This year I got crafty. I emptied out my clear plastic bins and borrowed a few more, flipped them upside down, and had instant mini-greenhouses. Yay! Not only do the plants benefit from increased moisture and heat in the air, they’re well protected from my omnivorous cat.

Doesn’t he look so innocent?

I think I may grow all of my seed starts like this from now on. As it's getting warmer out I just pick up the totes and bring all of my seedlings outside for some sunshine. AND they're protected from the wind. (or rain, if you're my hubby and want to use the interior floor space for something else)

Sunday, May 15, 2011

Rainy Weekend

someone figured out the wipes container
On Friday I was going to post some link love. But with blogger being down, that didn’t happen. I snuck one post in before it went screwy, even if it says it posted Saturday and not Thursday. I’ll have to post the links later. If I remember. Oh, and regarding that post – no, I didn’t get to put some stuff out at the curb. I’ll blame the rain, though laziness and a desire to mow the lawn on Friday night probably had something to do with it. If you can be lazy while push-mowing a third of an acre. I don’t feel bad since I’ve put stuff out on the curb once or twice already this spring and had great results, and will continue to do so. I even had a neighbor stop by one day a few weeks ago to ask if he could raid my scrap wood “trash” bin. AKA the wooden crap I pull out of my house that will eventually become kindling for my grandmother’s stove. I told him to go for it, and to feel free to just take anything out of that bin that he wants. One man’s trash and all that. But I digress.

My little helper ha been helping me alllll weekend while we’ve been stuck inside with the rain. I’ll be glad to get back to work where I can, you know, accomplish things. Ok, that’s not fair. I did accomplish things, even with his help. We took back the recycling, went to playgroup, took a load of dishes to my parent’s house and mooched off their dishwasher (what? my dishwasher is broken), did a little sewing, knit a few more rounds on a monkey, put everything in my mouth (wait, that was Max), made a few more cloth diapers that hopefully will not leak like the others (live, learn, and redraft patterns), and did a lot of laundry. Six loads and counting. We went away last weekend and still hadn’t caught up on laundry until yesterday. It’ll be nice to wear the 1st lineup socks to work instead of the hot pink argyle ones.

Just as an aside, if you have to wear hot pink argyle socks to work – own it. Never show fear or indecision, they can smell it.

Saturday, May 14, 2011

Give Your Stuff Away Day

No, I'm not making this up - there's an organization out there who is encouraging a new Day - Give Your Stuff Away Day (formerly known as Curb Day). It seems pretty straight forward - they have guidelines on their website http://giveyourstuffaway.com/. I've copied their email posted on their homepage below - they encourage you to forward the info to everyone you know to get the word out. This is a Day I can really get behind - I hope to have some stuff at the curb, maybe I'll see some of yours out there too! Let me know if you participate, this could be fun!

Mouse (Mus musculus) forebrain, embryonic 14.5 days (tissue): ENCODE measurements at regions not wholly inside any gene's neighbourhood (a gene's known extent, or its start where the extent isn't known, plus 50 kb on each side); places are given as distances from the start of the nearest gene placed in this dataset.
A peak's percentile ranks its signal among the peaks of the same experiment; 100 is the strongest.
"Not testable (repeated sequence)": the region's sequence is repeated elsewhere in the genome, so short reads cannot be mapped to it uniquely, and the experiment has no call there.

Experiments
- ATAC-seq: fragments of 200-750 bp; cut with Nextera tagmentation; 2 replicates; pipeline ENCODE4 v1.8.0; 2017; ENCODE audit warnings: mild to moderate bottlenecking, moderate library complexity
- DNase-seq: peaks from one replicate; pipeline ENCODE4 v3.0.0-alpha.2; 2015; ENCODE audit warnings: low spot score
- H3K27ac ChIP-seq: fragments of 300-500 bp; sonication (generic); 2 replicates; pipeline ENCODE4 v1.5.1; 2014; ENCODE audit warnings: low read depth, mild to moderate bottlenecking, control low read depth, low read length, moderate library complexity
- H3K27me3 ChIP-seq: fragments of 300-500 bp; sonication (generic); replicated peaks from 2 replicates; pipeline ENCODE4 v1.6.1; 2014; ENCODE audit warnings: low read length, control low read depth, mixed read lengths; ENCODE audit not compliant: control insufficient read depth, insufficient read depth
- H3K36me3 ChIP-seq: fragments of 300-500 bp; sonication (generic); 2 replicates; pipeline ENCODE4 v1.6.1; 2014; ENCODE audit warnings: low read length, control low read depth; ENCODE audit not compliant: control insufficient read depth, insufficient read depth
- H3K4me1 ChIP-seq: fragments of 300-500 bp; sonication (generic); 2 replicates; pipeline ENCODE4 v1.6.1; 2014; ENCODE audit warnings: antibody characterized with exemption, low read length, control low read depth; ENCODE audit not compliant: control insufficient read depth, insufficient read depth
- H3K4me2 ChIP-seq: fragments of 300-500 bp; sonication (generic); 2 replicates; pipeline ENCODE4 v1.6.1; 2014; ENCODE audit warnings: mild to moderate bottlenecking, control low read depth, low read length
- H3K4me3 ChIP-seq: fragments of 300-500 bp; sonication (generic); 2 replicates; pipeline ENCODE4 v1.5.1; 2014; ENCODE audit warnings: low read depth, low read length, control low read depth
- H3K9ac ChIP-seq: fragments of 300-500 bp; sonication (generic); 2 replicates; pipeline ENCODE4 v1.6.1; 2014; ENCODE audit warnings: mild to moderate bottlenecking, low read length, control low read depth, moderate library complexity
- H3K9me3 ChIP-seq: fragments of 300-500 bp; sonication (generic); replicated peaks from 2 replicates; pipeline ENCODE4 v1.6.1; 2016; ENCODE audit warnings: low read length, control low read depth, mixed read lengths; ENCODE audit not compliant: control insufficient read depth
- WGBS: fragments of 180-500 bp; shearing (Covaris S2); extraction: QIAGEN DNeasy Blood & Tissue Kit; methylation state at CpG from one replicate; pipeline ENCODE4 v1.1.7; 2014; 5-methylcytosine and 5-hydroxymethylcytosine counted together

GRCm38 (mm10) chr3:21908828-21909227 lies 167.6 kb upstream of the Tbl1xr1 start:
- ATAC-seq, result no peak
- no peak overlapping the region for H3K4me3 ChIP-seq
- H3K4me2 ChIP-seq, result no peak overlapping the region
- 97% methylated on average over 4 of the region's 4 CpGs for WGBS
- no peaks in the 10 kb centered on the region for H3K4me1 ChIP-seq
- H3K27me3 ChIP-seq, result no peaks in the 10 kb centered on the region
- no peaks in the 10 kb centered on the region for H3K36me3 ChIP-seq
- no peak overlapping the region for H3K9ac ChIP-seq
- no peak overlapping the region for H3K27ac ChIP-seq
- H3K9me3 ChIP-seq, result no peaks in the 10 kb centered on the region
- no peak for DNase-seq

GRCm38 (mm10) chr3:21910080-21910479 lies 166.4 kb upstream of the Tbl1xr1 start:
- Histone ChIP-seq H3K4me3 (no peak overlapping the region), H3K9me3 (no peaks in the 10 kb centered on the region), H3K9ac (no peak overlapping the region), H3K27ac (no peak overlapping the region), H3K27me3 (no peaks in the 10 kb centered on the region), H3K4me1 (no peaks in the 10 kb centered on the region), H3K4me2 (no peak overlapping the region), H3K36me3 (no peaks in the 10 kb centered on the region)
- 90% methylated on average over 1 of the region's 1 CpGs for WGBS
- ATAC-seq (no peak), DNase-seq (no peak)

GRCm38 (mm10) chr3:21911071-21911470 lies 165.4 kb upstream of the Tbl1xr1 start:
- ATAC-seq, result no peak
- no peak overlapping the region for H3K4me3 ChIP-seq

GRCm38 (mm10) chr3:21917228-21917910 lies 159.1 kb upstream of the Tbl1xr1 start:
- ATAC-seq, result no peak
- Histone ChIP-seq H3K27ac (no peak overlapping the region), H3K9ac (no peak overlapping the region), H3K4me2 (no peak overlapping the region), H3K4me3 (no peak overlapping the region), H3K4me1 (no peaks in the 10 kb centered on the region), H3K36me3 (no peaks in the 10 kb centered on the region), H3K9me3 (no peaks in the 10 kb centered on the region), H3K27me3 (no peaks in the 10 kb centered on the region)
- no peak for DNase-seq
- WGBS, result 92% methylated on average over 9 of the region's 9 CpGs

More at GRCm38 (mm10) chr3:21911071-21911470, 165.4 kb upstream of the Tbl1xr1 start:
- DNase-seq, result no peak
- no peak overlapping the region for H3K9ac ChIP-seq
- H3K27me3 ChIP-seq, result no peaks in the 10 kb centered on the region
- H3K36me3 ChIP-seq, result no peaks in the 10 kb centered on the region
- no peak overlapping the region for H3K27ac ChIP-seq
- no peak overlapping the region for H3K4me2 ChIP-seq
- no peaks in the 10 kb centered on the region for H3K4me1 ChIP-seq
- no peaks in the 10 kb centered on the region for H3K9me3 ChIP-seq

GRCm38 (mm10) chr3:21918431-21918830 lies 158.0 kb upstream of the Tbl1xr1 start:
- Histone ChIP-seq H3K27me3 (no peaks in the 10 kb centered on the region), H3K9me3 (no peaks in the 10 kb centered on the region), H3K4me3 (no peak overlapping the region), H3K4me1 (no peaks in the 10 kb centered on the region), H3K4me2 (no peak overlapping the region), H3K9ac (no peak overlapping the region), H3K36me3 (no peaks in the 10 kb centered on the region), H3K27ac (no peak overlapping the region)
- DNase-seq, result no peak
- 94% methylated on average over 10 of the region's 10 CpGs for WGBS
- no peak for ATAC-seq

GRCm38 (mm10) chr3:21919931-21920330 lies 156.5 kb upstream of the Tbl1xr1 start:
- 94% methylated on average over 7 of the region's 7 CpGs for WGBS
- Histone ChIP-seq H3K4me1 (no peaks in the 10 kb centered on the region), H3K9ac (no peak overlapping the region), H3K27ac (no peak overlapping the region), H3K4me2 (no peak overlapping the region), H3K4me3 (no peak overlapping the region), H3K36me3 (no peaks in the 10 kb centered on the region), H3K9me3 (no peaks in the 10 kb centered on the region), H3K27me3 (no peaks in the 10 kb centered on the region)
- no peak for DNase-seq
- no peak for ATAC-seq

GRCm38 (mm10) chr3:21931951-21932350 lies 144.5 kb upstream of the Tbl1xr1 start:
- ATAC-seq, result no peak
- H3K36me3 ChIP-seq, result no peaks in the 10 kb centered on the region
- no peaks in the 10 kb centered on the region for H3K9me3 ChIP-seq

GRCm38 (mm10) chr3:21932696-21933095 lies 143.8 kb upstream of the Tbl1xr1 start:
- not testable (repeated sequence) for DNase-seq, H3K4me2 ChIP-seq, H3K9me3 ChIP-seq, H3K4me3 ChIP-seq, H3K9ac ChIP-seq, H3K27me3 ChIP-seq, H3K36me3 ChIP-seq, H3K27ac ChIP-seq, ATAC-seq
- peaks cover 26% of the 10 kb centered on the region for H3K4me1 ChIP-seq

May 14, 2011

Please become a fan on Facebook Give Your Stuff Away Day - free stuff all over the place 

Free stuff will be available in neighborhoods all over the World (hopefully) on May 14, 2011. It’s an event Mike Morone is hoping to establish twice annually. This event, called Give Your Stuff Away Day, could help millions, while shrinking landfills, reducing clutter, saving municipalities money, and boosting the economy a bit.

Because of all the shopping we've done, many of us now own lots of great stuff we never use anymore. And for some reason, we don't sell or give it away. Lots of valuable stuff - just wasting away.

Let's take all this stuff and over one weekend, make it available to others for free.

On May 14th, bring your unwanted stuff to your curb. Some guidelines - no trash, recyclables, illegal or dangerous items. No food, drugs, chemicals, or weapons. Just safe, valuable items we would like to donate. Then watch the fun – or better yet, take a walk and find some free stuff you can use.

This event will create the World's largest giveaway / recycling event - please be a part of it!

Want to help?
• Forward this email to EVERYONE
• Join us on Facebook
• Contact your local government and ask for their endorsements
• Put your stuff out on May 14, 2011

Wednesday, May 11, 2011

Flannel Pants to Flannel Pants and Shorts

To inspire myself to keep sewing for my baby boy this week, here’s a project I did a few weeks ago:

I made flannel pants into flannel pants! Yay!

Ok, before you think I’m a total nut, I made a pair of hubby’s flannel pants into a pair of flannel pants and shorts for Max.

The legs of hubby’s pants were worn and torn, so using a pair of Max’s pants as a guide I cut out pieces for a pair of itty-bitty pants and shorts.

The pants came out great, and I even used the cord to make a little false drawstring.

The shorts came out way too small, so I took them back apart and added the waistband to the width of the leg and made a new waistband out of coordinating flannel (an old pillowcase).



And since I just used the legs from the pants, I hemmed them up and hubby now has a pair of flannel lounging shorts just in time for summer!

hubby's shorts

Max loves his new shorts and pants – so much so that I couldn’t get a clean photo. I love my wiggly little boy!